Hungary appears to have been in for somewhat of a Christmas bonus from the European Union, after authorities revealed an allocation of HUF 1.4 trillion (4.4 billion euros) from the European Union Development Fund last year alone.

Speaking at a press conference from the Ministry for Innovation and Technology, Tamás Schanda, the country’s state secretary for EU development policy welcomed the news in front of journalists earlier this week.

According to the Budapest Business Journal, 1.7 billion euros of the total amount was delivered to Hungary in December. A further billion euros came in the form of payouts for funding between 2007 and 2013.

Launched in 1958, the European Investment Bank (EIB) is the largest borrowing and lending space in the world and also the key investment institution of the European Union. It has since supported and represented the interests of all EU member states as well as invested in organisations around the rest of the globe. The institution’s primary goals are to contribute to the growth, innovation and employability within Europe and does so through a provision of loans, unlocking financing from places such as the EU budget and supporting administrative management that benefits investment.

As markets around the globe welcomed in the new year, it appears that the EU’s funding has continued to support investments across Hungary who marked a 4.3% economic growth for 2018, which was an increase from the previous year. Alongside this, unemployment percentages and gross public debt also appeared to drop further in 2018.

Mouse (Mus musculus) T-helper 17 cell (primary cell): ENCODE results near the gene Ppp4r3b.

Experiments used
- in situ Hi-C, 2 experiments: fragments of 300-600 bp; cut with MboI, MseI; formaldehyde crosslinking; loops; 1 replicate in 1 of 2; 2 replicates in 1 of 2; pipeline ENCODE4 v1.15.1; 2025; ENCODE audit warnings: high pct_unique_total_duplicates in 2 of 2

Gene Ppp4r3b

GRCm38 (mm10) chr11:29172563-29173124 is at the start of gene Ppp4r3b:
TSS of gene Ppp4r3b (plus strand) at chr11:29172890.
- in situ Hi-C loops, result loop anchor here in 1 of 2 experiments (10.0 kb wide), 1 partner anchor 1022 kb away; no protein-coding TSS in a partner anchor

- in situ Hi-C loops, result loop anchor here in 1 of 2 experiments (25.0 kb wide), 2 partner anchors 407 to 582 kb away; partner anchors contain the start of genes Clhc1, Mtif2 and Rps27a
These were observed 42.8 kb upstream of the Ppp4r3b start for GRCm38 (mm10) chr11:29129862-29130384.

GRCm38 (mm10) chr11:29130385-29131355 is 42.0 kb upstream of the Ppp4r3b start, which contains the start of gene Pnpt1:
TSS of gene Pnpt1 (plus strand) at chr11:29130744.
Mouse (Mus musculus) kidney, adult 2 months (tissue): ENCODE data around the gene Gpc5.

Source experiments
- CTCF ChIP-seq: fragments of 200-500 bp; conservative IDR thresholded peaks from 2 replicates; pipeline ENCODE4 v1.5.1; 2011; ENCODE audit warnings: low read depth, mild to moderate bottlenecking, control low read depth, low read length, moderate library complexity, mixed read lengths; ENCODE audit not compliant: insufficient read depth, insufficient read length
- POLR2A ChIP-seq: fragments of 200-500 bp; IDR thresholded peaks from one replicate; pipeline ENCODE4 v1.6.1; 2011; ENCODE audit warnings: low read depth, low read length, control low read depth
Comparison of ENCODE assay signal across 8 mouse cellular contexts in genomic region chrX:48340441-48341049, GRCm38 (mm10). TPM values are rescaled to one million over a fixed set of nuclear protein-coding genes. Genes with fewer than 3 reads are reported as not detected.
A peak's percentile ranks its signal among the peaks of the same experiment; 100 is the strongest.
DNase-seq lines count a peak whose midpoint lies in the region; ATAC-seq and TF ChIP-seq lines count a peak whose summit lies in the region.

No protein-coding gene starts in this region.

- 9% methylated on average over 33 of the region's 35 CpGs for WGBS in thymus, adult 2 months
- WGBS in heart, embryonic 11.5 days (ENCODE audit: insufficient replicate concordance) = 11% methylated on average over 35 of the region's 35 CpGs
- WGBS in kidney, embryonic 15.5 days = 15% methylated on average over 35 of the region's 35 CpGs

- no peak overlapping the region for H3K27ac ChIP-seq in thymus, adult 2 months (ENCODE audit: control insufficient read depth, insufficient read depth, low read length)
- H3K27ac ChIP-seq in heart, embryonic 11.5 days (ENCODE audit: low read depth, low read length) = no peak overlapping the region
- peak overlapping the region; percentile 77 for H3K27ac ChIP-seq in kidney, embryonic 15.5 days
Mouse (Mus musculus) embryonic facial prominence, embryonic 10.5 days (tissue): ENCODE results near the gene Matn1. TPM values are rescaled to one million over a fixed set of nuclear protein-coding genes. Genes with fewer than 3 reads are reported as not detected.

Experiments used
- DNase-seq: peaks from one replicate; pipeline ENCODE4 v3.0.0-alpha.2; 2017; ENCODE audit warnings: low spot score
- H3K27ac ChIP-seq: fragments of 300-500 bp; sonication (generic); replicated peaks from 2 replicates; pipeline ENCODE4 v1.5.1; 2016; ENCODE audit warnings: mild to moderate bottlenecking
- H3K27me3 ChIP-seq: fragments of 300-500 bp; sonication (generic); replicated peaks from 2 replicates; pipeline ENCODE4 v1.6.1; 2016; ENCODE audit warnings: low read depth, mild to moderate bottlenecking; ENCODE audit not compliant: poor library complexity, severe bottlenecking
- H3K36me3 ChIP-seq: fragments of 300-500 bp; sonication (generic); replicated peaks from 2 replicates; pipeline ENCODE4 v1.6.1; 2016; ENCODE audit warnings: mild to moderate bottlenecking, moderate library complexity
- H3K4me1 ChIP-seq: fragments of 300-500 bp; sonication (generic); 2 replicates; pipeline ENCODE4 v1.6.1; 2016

The amounts that Hungary received are much higher than the usual amounts recorded by other members states, being 27% over the region’s average.

As a response to the funding provisions, Schanda also explained to journalists that the country had already launched a number of tenders amounting to 110% of the available funding. The added 10%, he added, had been brought in with the assumption that some projects won’t actually be implemented – and Hungarian authorities want to ensure nobody loses out on funding.

News of  the funding has also been celebrated as a stark change from news that surfaced mid-last year, which suggested that Hungary would be set to have development funds cut because the country does not uphold the ‘rule of law.’ According to Reuters, at the time Hungary hit back at allegations explaining that the country would not put up with blackmail from the EU.  

Hungary has firmly secured its position as a major contender in CEE for startup development and subsequent economic growth, which has only been fuelled further by the EU’s contributions. It’s a sentiment that many entrepreneurs who call Hungary home are proud to comment on.

“The biggest advantage of the Budapest startup ecosystem is its inherent opportunities for growth. This means it is possible that Budapest could become a base for international expansion for an enterprise,” says Maxim Prihodko, co-founder of StudyX and an attendee at Design Terminal, a non-profit event supporting Hungary’s economic development.

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